William Wordsworth

Nathaniel Parker Willis, in "The Editor's Table" American Monthly Magazine [Boston] 1 (December 1829) 646-47.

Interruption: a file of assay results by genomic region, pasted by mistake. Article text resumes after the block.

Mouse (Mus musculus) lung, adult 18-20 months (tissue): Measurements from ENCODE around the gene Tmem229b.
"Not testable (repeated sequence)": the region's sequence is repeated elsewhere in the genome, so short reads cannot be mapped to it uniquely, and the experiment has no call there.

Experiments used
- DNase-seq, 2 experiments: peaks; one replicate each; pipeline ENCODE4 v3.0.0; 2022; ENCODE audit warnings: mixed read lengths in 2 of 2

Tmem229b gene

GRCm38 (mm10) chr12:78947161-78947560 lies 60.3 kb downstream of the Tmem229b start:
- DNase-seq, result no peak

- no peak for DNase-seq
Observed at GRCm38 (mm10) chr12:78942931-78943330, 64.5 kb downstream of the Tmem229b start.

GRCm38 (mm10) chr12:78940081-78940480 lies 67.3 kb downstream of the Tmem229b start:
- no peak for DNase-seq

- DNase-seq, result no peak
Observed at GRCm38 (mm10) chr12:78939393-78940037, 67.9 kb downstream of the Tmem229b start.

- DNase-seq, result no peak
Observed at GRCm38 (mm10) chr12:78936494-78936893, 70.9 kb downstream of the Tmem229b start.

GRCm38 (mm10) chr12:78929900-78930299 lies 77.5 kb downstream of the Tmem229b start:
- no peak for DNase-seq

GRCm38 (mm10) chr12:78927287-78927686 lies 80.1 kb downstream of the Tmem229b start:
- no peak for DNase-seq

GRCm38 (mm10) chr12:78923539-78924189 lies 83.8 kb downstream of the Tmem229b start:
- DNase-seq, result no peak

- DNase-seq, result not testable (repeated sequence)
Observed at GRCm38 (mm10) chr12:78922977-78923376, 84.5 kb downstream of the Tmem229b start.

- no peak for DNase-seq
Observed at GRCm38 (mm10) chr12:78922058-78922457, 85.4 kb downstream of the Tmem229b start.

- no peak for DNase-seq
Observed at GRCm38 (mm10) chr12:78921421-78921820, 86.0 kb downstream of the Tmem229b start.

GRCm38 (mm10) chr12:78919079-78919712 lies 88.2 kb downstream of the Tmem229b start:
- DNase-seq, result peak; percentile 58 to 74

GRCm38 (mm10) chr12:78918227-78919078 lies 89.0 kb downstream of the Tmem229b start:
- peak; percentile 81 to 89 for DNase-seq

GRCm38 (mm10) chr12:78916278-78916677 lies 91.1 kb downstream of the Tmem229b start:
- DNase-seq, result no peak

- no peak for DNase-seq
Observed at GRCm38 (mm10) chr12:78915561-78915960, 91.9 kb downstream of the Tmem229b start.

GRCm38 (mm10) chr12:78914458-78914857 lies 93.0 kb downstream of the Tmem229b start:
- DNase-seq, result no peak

A portrait of Wordsworth hangs before us — an ample, contemplative, intellectual head, with the serene and loving humanity of his writings stamped legibly upon every feature. The outline of the face is exceedingly strong — the forehead unusually high, the nose clearly and finely chiselled, and the mouth and jaw indicative of great firmness and power. His eye is the least attractive feature, being, with all its mildness and thoughtfulness, small, and, if the painter has drawn it truly, dull. Altogether it is a highly characteristic and gratifying picture, and, as a likeness of the noblest and most genial philanthropist, whose cordial love for his race has ever been breathed into language, we could not forbear making you, dear reader, though it were ever so imperfectly, a sharer in our pleasure. If Wordsworth had never written poetry, and we could, by any other means, have known the depth and tenderness of his great nature, we should, above all other men, have loved and revered him. His poetry has a charm, and a strong one, but it is because we see the man through it, that we keep it freshly on our lips, and use it as the voice of our own affections. The truth is, that we know no such thing as an abstract impression of the works of any living author. The moment a man comes before the public in these days of universal curiosity, a thousand circumstances of his personal character and habits transpire. He is known and criticized in connection with his books, or even separately, and the reader sits down to his perusal with prejudices which affect very essentially the aspect and tone of his productions. This is well sometimes — but far otherwise, in the great majority of instances. There are few men, who, like Wordsworth, have lived apart, in simple and unaffected fondness for retirement and study. His life has been, what few men can make theirs, one of pure contemplation. He has never come into collision with the interests of those who would reverse and discolor his virtues if provoked to it, and the only enmity he has had to contend with, has been that of mere malice and hypercriticism, preying upon him with no stronger motive than the necessity for food, and, of course very ineffectual against such inevitable merit. The beautiful tissue of his character has thus been kept white and unstained, which, if it had been near enough for the world to reach, might not have escaped the "unwashed hands of calumny." Wordsworth stands out from his contemporaries therefore, with a singular moral purity and distinctness. He is known only as the philosopher, the lover of his fellow creatures, the high-minded, secluded student — and there is a wonderful disposition in the world-weary and disappointed mind to admire and exaggerate a character and life so different from its own.